The ticketing vendor Tablelist has filed the latest lawsuit against the organizers of Fyre Festival, Billboard reports. The Boston-based start-up is seeking $3.5 million to refund its customers, claiming the promoters of the disastrous event in the Bahamas have yet to repay "a penny" to clients.
The suit was filed in Suffolk County Superior Court in Boston and names Fyre organizers Billy McFarland and Jeffrey "Ja Rule" Atkins, marketing director Grant Margolin and financial backer Carola Jain as defendants. They are accused of breach of contract and fraudulently deceiving Tablelist and ticket purchasers.
"We filed suit only after it became apparent to us that those behind Fyre Festival weren’t being square with us or our customers," Tableist CEO Julian Jung tells Rolling Stone in a statement. "I understand the anger that so many ticket purchasers feel. In fact, we share their anger and outrage. We are convinced that McFarland and the Fyre team weren't simply incompetent in hosting the event. We believe that they went into this project with intent to defraud us, the ticket purchasers and countless other vendors.
"The scope of the vision that they created in pitching this event to us was far too broad and polished, and in such contrast to reality that it had to be an intentional ploy to deceive," Jung adds. "We hope the courts will agree and hold them accountable ... I am devastated that McFarland and Fyre could potentially crush all we've done with this cynical act of greed and hubris."
A representative for Fyre Festival did not immediately respond to a request for comment.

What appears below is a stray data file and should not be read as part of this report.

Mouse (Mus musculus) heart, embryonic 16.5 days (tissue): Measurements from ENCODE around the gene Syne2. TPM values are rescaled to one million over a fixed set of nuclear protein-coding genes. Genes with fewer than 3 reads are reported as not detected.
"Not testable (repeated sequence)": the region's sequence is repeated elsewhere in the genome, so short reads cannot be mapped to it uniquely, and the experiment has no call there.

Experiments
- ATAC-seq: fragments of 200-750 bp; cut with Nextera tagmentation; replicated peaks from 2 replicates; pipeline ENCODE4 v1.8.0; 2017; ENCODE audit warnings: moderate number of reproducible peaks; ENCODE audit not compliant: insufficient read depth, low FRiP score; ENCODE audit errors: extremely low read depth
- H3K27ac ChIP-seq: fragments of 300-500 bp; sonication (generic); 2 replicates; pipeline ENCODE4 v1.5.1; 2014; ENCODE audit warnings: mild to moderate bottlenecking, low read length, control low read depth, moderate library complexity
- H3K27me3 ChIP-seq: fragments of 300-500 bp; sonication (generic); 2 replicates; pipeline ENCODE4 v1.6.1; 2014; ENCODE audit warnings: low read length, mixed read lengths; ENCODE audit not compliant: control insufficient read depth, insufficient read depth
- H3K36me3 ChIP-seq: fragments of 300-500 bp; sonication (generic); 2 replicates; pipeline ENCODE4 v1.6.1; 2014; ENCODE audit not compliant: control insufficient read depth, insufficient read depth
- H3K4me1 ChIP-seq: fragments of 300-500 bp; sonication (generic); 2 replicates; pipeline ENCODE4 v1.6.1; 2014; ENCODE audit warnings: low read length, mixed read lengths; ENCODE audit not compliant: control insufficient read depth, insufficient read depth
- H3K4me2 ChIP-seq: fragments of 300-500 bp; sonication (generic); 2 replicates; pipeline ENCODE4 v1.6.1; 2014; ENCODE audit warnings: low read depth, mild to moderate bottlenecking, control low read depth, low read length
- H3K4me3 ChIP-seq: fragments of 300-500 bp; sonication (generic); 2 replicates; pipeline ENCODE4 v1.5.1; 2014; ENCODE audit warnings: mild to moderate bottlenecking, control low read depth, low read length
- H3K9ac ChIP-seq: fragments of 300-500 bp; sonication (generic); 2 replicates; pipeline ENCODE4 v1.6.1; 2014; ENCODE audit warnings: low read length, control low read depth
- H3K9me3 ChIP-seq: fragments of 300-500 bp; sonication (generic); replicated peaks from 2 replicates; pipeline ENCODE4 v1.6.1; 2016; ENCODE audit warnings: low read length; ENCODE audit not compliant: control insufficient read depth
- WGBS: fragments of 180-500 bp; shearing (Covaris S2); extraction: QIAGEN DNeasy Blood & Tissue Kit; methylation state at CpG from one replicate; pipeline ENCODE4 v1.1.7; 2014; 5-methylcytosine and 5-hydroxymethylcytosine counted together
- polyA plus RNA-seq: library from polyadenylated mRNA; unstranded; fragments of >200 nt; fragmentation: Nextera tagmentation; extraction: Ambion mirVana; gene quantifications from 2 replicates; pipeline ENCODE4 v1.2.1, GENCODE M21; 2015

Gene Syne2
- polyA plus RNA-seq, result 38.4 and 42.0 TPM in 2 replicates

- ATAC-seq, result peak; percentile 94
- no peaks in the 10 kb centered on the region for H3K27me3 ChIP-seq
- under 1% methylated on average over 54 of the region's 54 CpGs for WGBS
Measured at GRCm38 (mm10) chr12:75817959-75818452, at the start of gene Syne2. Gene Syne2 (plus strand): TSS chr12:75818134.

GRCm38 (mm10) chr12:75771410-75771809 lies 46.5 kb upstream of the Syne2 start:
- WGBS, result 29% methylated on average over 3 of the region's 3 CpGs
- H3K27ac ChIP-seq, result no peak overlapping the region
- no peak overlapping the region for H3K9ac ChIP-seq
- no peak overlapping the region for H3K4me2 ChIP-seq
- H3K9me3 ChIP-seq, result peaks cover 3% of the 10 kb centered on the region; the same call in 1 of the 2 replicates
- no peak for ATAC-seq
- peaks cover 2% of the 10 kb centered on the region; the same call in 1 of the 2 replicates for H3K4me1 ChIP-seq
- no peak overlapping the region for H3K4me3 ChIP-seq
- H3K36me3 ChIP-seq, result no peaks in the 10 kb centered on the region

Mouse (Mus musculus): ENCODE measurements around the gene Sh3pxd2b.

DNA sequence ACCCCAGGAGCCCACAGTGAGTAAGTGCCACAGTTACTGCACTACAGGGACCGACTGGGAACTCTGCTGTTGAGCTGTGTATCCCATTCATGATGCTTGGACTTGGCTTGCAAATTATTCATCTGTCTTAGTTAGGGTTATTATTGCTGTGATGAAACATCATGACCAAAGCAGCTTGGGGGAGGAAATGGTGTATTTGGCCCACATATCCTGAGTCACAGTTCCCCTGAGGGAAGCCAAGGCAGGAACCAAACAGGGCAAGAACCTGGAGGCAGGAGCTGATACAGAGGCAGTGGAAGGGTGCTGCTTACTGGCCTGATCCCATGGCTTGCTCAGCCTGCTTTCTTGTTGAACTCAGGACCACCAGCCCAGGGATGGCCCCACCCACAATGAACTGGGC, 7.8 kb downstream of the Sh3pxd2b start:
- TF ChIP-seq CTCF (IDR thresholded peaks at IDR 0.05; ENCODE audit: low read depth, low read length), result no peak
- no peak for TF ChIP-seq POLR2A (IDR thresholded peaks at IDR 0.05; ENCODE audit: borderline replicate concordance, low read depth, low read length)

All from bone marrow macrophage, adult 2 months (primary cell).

While Tablelist is an app that helps users secure tickets to and tables at top-tier nightclubs, its lawsuit mirrors the language of the many other complaints filed against Fyre Fest. For instance, Tablelist accused Fyre organizers of conducting "a fraudulent, highly orchestrated scheme" and called out the festival's infamous marketing campaign, which the company said convinced them to partner with Fyre.
Per Tablelist, Fyre organizers claimed they were "well-organized and well-funded, pointing to high-profile celebrity endorsements, headlining musical acts, significant sponsorship deals, and held a competitive bid process for the ticketing vendor role."
Tablelist claims they sold over $3.5 million in tickets and VIP packages, the majority of which they handed over to Fyre Festival. The company retained 10 percent in escrow in case of any credit card chargebacks, refunds or transaction fees – though that amount apparently falls far short of what's needed to refund the countless attendees trying to get their money back. After Fyre fell apart, Tablelist demanded the festival return the money from ticket sales, but claim organizers have yet to follow through on their promise to refund all attendees in full.
On top of the $3.5 million for refunds, Tablelist is also seeking damages to its business, claiming they had to lay off 40 percent of their workforce in order to focus on litigation against Fyre Fest.
Along with Tablelist's lawsuit, Fyre Festival organizers are facing multiple potential class action lawsuits filed by individual attendees – including one spearheaded by celebrity lawyer Mark Geragos – and one from the company that was hired to provide medical services at the festival.